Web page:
Lowering the Cost of Deleting Data

One analogy that’s common in the storage industry is that going through old file systems is like cleaning out the garage. It’s a big job that needs to be done, but nobody wants to do it. Ironically, since the cost of storage capacity keeps dropping it can sometimes seem more cost-effective for companies to add storage (build a bigger garage), than to go through their existing data. So historically, most companies haven’t regularly cleaned out obsolete files, a situation that’s prompted IT Managers to ask “How do I remove old data from my storage systems?”

Cost of file deletion

Part of the problem is the cost of determining which files should be gotten rid of; this could be called the cost of “file deletion”. Since most of the data that’s accumulating on corporate file servers is owned by people and departments outside of IT, cleaning it out requires getting other people to spend their time going through old file stores. And when they finally do, odds are they’ll just say to keep much of that data anyway. Users often don’t remember what exactly is in each file, especially older files, and therefore, don’t feel comfortable parting with it. This results in even less data being evicted, increasing the cost of file deletion.

Cost of file storage

The real cost of file storage is more than simply buying storage media, it also includes the cost of overhead and related infrastructure, such as storage arrays and networking. The cost of backup must be included as well since each GB of primary data can consume up to 5GB of capacity in the backup system. So while the raw cost per GB of storage keeps dropping, as drives get larger and new technologies designed to handle large data stores, like object storage, come online, it’s not enough to keep up with data growth in most organizations.

The cost of change

There’s a principle of behavior that states people won’t change until there’s enough pain with what they’re currently doing. In business, cost is substituted for pain, but the principle is the same. Businesses keep doing things the same way until it’s less expensive to change the process. In this scenario, the cost of file deletion represents change and file storage represents the cost of staying the same. By this equation, until the cost of deleting data comes down, many companies won’t be compelled to make any changes, they’ll just keep buying more storage.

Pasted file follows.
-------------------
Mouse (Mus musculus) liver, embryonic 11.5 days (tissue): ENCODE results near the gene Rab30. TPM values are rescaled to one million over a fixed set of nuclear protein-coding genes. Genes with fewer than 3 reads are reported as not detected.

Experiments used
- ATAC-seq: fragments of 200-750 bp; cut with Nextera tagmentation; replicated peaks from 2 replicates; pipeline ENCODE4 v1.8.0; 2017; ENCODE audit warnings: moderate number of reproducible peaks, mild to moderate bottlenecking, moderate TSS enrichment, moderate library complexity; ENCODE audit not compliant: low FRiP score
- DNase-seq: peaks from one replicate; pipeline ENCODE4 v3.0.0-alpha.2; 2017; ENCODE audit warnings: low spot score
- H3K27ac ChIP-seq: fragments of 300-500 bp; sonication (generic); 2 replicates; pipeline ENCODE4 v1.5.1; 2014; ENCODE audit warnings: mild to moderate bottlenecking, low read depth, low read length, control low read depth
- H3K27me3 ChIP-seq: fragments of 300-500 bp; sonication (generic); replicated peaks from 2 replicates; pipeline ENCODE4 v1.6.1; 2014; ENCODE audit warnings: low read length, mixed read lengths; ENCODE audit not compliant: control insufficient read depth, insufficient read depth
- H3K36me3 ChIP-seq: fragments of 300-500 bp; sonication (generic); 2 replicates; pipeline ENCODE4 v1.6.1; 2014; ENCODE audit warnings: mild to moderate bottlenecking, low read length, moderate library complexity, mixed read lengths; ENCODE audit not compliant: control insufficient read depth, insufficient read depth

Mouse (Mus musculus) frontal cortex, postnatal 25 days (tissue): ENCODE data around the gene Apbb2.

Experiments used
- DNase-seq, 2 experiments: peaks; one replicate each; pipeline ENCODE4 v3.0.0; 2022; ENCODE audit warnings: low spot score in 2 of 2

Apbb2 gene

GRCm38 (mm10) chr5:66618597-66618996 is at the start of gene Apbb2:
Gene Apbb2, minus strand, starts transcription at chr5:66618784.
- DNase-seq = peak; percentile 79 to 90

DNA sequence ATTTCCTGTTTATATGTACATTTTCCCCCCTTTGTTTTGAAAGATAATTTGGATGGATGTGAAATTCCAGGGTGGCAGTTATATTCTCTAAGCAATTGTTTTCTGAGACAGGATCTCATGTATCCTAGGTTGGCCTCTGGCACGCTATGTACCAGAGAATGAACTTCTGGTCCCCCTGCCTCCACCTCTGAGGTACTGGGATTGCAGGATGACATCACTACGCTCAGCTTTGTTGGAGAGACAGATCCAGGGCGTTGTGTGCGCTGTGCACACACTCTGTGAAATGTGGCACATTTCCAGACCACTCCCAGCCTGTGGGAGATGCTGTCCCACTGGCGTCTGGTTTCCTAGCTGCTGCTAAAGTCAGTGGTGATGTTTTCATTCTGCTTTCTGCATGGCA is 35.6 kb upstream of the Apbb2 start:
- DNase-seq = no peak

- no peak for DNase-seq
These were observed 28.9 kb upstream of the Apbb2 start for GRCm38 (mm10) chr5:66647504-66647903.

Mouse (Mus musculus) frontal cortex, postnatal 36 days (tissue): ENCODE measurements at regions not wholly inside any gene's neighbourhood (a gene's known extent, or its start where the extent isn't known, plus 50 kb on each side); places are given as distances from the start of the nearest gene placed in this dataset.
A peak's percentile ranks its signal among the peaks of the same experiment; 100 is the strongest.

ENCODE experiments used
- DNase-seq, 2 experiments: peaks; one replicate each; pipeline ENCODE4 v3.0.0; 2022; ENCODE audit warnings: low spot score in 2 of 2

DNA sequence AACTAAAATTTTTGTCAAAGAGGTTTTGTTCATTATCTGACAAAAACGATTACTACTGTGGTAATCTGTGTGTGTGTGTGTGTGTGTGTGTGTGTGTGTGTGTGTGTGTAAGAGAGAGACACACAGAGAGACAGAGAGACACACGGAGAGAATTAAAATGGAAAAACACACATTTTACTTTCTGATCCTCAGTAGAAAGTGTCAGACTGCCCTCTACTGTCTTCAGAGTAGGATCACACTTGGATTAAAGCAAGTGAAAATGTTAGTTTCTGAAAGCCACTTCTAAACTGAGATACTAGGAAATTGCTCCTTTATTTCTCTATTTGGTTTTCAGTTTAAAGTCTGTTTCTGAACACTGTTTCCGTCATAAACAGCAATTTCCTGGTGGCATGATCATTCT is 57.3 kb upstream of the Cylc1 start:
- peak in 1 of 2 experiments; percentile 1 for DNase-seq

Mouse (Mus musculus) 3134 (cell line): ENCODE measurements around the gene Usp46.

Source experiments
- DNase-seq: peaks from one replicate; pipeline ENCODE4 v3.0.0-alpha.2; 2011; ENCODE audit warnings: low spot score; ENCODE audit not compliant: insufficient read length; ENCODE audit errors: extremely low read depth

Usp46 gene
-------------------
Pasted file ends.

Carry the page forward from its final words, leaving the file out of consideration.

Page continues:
But what if the process of going through existing data sets was easier and less expensive? It could indeed be cost effective to stop building more storage infrastructure and instead start deleting old files. This could have some real benefits down the road when the long term costs of storage are factored into the equation, or when other aspects besides cost are considered.

Cost isn’t the only issue

In addition to cost containment, compliance regulations can force a company to get their file storage ‘house in order’. For example, if personal information must be stored on certain systems in order to meet data protection or security requirements, companies need to make sure these files are not scattered across the environment. Similarly, an eDiscovery motion – or just the threat of one – can make an IT Manager wish their file storage was better organized.

It’s clear that reducing the cost of file data management and organization is a valuable thing to have and increasing the effectiveness of that system is also valuable. But what would such a system do?

File analysis

To start with, this system should perform a detailed file analysis so that files can be accurately identified and their value determined, and so that file stores can be organized in meaningful way. After all, these files will need to be accessed at some point as well. This file analysis should capture data about each file, such as the file type, its age, the owner(s), where it’s stored, etc. This data will become the foundation of a more sophisticated file management process.

Create rules, policies and reports

File characteristics should be available to create rules and policies that can be applied to data stores automatically based on specific requirements of the company and the users that are examining file data. As an example, SolarWinds® Storage Manager can combine file age and size characteristics to create a rule that lets administrators know how many files greater than 1MB exist and that are older than one year. Or they can combine file owner and file type to identify which users are the worst offenders of the company’s policy against storing MP3 files.